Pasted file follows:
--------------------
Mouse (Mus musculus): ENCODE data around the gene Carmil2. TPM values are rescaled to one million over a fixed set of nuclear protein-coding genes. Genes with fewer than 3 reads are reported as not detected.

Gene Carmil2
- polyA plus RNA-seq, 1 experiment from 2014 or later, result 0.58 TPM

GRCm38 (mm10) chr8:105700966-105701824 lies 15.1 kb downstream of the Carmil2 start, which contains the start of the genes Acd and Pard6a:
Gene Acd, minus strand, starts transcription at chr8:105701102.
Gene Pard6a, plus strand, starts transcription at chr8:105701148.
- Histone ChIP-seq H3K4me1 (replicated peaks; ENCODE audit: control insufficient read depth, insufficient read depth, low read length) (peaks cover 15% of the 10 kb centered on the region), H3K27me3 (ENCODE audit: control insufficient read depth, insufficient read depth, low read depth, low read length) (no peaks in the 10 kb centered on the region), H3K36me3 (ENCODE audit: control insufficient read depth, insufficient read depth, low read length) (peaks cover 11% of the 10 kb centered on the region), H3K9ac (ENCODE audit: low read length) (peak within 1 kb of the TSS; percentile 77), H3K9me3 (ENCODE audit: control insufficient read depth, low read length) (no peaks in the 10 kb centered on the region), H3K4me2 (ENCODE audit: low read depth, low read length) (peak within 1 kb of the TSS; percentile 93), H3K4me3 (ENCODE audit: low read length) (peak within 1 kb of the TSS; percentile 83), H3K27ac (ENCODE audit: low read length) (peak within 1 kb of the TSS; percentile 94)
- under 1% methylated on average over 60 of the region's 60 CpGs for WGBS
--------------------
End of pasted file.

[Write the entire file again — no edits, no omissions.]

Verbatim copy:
Mouse (Mus musculus): ENCODE data around the gene Carmil2. TPM values are rescaled to one million over a fixed set of nuclear protein-coding genes. Genes with fewer than 3 reads are reported as not detected.

Gene Carmil2
- polyA plus RNA-seq, 1 experiment from 2014 or later, result 0.58 TPM

GRCm38 (mm10) chr8:105700966-105701824 lies 15.1 kb downstream of the Carmil2 start, which contains the start of the genes Acd and Pard6a:
Gene Acd, minus strand, starts transcription at chr8:105701102.
Gene Pard6a, plus strand, starts transcription at chr8:105701148.
- Histone ChIP-seq H3K4me1 (replicated peaks; ENCODE audit: control insufficient read depth, insufficient read depth, low read length) (peaks cover 15% of the 10 kb centered on the region), H3K27me3 (ENCODE audit: control insufficient read depth, insufficient read depth, low read depth, low read length) (no peaks in the 10 kb centered on the region), H3K36me3 (ENCODE audit: control insufficient read depth, insufficient read depth, low read length) (peaks cover 11% of the 10 kb centered on the region), H3K9ac (ENCODE audit: low read length) (peak within 1 kb of the TSS; percentile 77), H3K9me3 (ENCODE audit: control insufficient read depth, low read length) (no peaks in the 10 kb centered on the region), H3K4me2 (ENCODE audit: low read depth, low read length) (peak within 1 kb of the TSS; percentile 93), H3K4me3 (ENCODE audit: low read length) (peak within 1 kb of the TSS; percentile 83), H3K27ac (ENCODE audit: low read length) (peak within 1 kb of the TSS; percentile 94)
- under 1% methylated on average over 60 of the region's 60 CpGs for WGBS